The gift table contained all information relating to the gift, such as gift description, gift monetary value, date the gift was received, reason for the gift. The approval status, status reasoning, recommended action and action completed – where applicable. Lastly, an “Item History” column to keep the GiftID for resubmitted items. This table had a lookup to another table called “Vendor Quotes”.
Vendor Quote table contained vendor quote file attachments for gifts being sent.
Lastly, I made a table called “External Party” which had Full Name and Company Name as columns. This table held information about external members – who are not inside the company – who can be clients or investors. These people are those who send gifts to employees or have gifts sent to them but are not inside the company.
With the table set up, I was able to start working on the Power Apps application.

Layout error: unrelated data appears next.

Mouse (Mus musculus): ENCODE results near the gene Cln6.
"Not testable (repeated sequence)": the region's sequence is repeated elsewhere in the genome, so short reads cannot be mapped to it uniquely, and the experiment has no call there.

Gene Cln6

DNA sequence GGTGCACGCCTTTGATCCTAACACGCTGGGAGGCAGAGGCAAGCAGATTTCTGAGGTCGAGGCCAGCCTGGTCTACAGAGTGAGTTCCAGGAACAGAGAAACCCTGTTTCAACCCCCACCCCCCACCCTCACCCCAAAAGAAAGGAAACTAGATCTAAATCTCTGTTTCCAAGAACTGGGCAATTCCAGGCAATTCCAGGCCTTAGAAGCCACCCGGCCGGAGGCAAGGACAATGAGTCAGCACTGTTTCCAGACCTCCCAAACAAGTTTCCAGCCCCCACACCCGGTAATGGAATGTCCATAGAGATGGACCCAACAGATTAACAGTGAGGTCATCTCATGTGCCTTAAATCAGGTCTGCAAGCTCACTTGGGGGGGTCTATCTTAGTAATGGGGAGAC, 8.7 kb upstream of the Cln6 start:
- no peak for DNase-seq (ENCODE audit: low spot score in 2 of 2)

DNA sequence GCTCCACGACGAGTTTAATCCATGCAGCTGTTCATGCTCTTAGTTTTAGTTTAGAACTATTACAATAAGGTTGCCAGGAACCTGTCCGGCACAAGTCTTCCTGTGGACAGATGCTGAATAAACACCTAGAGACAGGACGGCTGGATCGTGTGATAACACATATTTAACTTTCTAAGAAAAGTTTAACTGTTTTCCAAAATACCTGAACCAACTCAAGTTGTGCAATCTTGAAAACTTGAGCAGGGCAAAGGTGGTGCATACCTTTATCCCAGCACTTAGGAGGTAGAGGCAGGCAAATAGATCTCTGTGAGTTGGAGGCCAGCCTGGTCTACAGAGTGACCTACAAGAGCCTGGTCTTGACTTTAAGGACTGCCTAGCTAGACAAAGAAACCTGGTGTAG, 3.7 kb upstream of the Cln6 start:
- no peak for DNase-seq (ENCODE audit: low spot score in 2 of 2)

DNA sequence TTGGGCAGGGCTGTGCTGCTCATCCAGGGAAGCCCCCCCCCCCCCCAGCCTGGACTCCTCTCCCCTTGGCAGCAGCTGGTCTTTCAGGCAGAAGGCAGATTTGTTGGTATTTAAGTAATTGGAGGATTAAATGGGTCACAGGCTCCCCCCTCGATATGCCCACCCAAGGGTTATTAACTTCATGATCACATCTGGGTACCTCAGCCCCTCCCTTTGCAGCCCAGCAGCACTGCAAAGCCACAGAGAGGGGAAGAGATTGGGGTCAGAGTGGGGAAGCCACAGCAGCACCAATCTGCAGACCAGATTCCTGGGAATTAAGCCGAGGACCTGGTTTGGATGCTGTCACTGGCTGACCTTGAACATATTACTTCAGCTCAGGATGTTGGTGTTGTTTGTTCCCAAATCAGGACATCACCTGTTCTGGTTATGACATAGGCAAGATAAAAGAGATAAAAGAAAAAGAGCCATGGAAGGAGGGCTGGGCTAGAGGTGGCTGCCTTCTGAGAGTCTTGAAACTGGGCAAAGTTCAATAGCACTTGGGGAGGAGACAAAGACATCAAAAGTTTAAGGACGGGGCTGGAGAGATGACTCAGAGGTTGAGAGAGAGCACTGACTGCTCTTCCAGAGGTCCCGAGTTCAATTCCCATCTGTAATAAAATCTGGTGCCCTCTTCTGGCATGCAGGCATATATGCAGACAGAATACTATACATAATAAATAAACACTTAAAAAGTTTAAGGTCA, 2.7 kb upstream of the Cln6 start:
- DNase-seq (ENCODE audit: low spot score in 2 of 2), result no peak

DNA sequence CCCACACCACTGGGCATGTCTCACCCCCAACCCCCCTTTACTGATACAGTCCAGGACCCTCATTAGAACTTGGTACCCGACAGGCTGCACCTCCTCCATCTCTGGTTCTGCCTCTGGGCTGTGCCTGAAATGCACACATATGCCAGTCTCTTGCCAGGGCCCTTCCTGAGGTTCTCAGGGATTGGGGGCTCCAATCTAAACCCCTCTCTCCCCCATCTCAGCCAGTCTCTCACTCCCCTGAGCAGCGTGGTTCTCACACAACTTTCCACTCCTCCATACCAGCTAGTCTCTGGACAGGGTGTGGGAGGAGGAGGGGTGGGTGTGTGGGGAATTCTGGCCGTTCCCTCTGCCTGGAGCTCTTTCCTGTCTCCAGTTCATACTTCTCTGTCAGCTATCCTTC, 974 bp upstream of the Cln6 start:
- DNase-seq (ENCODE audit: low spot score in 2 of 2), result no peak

When the user opens the app they land on a type of login screen, that has two buttons for department managers and Gift Committee members – “Sign-In as User” and “Sign-In as Admin”. For those that are not members of the Gift Committee only the “Sign-In as User” button is visible, while the “Sign-In as Admin” button is hidden. It determines this by checking the current user’s membership against an Azure AD Group for the Gift Committee. The buttons each have different functionalities and affect how the app looks - which will be covered as you read along.
Selecting any one of these buttons lands the user on the Home Screen of the app. Here a count for declarations Pending, Approved and Rejected is shown. Users who signed in as user, the counters will show the number of items created by that user only. Whereas users who signed in as admin will counters will reflect count of all declarations submitted throughout all the departments – if they are members of the gift committee – or for their department only if they are department managers. Note that those that sign in as admin cannot submit declarations, they must sign in as user to submit a declaration.
On the “Sign-In as user” experience, when you select “new declaration”, a notice is shown asking you to choose what type of declaration you want to make – whether you are making a declaration for a gift received or gift sent.